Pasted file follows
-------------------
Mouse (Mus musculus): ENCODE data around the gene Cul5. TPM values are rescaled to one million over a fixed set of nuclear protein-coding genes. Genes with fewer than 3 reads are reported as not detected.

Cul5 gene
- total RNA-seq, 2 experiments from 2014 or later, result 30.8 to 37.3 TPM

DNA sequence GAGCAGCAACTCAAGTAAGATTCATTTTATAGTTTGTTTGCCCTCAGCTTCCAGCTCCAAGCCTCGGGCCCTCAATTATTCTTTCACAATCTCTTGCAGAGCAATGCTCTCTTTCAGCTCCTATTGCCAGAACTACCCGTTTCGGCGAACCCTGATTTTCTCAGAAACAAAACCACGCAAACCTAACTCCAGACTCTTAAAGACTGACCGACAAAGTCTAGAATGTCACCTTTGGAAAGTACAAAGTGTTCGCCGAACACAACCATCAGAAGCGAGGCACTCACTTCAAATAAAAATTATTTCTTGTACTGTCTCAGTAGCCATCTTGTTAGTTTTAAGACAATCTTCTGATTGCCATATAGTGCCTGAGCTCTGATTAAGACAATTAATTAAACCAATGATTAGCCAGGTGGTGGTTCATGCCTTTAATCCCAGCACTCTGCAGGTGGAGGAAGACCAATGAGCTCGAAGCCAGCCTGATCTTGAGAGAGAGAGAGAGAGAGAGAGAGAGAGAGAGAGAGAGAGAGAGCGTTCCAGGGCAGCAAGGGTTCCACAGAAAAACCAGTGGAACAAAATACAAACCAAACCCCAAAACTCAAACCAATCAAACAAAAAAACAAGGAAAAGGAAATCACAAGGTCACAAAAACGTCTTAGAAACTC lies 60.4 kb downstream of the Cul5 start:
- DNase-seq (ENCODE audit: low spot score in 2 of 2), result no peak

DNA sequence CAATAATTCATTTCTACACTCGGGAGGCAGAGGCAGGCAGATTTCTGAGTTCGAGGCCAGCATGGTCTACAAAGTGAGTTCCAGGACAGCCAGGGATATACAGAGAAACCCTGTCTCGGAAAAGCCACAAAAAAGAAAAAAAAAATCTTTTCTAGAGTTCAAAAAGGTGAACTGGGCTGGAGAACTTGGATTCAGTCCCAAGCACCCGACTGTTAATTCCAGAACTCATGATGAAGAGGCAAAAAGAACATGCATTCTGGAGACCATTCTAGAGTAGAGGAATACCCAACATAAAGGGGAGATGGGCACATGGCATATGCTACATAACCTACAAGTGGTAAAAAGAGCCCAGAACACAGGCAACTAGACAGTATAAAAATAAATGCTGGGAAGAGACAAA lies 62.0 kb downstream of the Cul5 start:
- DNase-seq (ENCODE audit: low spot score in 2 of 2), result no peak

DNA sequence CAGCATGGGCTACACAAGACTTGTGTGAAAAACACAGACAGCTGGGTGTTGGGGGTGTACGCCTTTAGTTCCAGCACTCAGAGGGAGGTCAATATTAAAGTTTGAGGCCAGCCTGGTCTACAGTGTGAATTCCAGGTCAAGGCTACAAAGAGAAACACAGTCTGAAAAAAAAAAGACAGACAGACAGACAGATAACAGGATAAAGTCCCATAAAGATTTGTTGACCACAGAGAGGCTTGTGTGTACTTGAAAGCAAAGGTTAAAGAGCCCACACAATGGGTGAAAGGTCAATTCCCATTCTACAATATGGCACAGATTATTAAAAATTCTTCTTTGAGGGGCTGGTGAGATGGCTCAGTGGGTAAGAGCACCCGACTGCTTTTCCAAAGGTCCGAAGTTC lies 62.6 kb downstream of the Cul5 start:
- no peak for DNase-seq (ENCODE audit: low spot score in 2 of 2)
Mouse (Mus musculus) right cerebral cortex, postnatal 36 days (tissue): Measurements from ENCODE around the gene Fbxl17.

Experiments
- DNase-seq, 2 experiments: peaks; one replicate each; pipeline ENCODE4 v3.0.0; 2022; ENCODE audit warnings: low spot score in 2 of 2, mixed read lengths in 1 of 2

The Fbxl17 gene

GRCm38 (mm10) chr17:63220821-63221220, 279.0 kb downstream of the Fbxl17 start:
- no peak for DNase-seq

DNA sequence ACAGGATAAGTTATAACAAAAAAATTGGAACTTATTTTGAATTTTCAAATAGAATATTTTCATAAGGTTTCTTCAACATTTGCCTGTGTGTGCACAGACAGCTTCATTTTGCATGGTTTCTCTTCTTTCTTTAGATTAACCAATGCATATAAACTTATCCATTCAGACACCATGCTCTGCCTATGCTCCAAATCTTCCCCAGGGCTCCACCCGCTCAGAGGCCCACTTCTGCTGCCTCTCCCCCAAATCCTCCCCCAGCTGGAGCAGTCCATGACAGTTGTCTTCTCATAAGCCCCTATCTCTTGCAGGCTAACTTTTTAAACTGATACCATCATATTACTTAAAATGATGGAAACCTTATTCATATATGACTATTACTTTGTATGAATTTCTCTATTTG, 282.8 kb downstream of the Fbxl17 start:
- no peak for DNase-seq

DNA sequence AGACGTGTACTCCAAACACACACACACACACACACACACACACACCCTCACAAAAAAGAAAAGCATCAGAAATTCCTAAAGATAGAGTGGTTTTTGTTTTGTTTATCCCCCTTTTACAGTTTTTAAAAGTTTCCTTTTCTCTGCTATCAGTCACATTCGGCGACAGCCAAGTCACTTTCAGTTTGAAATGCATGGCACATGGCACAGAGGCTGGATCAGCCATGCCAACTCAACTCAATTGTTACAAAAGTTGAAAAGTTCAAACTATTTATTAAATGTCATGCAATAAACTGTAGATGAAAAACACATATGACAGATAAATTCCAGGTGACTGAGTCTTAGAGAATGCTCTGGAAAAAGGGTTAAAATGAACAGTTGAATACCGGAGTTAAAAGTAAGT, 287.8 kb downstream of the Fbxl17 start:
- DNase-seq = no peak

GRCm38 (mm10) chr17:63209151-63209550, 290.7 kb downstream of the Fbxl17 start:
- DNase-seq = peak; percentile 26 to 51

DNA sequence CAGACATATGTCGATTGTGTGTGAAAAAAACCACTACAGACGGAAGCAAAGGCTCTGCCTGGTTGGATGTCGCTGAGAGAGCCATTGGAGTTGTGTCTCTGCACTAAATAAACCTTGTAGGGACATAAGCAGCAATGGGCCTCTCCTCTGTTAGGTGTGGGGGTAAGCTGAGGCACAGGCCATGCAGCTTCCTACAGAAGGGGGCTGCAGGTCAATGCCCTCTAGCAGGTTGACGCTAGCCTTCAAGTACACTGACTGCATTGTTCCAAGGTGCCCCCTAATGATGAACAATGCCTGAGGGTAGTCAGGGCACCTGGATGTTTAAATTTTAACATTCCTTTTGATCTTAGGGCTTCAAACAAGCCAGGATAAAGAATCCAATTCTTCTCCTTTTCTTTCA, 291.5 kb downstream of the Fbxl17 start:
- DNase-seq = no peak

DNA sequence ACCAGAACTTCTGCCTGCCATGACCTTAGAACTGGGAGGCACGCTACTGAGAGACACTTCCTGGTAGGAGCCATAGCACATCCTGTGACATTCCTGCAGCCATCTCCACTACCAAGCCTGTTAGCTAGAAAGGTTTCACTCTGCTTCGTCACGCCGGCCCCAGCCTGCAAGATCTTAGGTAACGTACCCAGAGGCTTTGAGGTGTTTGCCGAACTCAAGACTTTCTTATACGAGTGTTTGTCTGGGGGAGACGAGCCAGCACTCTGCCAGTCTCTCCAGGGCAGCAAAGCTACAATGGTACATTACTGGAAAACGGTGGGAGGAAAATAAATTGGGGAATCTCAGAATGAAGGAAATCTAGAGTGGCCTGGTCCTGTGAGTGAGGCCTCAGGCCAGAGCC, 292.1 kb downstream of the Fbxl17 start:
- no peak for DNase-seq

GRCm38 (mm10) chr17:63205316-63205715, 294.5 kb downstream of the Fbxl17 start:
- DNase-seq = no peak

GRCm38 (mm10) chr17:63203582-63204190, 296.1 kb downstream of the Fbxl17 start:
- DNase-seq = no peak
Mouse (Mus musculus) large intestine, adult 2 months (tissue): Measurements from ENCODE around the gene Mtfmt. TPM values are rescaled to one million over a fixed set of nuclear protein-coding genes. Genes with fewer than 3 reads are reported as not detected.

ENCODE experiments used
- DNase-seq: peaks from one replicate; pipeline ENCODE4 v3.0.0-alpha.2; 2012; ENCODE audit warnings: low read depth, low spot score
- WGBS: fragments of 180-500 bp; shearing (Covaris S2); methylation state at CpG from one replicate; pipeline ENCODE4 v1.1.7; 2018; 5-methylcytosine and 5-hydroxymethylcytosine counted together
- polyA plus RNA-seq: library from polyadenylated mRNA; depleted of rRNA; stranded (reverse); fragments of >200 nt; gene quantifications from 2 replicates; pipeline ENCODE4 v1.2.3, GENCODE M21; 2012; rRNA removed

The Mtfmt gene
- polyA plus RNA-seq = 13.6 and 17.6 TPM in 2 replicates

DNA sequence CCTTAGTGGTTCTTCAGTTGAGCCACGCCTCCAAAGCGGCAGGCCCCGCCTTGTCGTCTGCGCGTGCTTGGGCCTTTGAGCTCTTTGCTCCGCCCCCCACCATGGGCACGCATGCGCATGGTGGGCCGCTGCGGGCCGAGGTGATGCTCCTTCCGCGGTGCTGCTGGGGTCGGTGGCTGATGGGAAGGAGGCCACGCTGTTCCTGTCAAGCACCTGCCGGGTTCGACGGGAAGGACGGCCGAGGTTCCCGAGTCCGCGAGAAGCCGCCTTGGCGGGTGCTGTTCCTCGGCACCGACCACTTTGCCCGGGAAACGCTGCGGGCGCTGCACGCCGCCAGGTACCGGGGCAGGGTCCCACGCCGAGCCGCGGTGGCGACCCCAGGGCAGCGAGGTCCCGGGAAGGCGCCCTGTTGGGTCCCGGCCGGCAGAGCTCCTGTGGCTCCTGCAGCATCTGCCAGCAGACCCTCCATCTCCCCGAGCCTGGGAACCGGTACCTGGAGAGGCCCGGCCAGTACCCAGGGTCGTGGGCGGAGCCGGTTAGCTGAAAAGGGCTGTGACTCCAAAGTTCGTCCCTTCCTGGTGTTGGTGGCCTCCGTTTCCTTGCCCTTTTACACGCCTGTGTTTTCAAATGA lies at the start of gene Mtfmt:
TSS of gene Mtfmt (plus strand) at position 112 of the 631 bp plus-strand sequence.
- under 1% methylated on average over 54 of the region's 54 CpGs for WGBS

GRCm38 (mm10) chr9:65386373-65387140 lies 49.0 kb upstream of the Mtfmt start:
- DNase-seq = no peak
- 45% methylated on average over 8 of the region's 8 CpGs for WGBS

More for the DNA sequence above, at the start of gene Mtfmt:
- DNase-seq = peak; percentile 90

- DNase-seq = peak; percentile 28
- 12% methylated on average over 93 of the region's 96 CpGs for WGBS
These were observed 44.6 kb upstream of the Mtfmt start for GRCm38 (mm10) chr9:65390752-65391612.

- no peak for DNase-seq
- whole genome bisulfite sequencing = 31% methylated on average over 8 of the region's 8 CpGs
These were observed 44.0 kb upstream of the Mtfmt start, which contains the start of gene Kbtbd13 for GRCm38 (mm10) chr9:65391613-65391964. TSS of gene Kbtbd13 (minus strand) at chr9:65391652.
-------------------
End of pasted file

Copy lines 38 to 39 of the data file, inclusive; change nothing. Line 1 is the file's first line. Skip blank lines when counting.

TSS of gene Mtfmt (plus strand) at position 112 of the 631 bp plus-strand sequence.
- under 1% methylated on average over 54 of the region's 54 CpGs for WGBS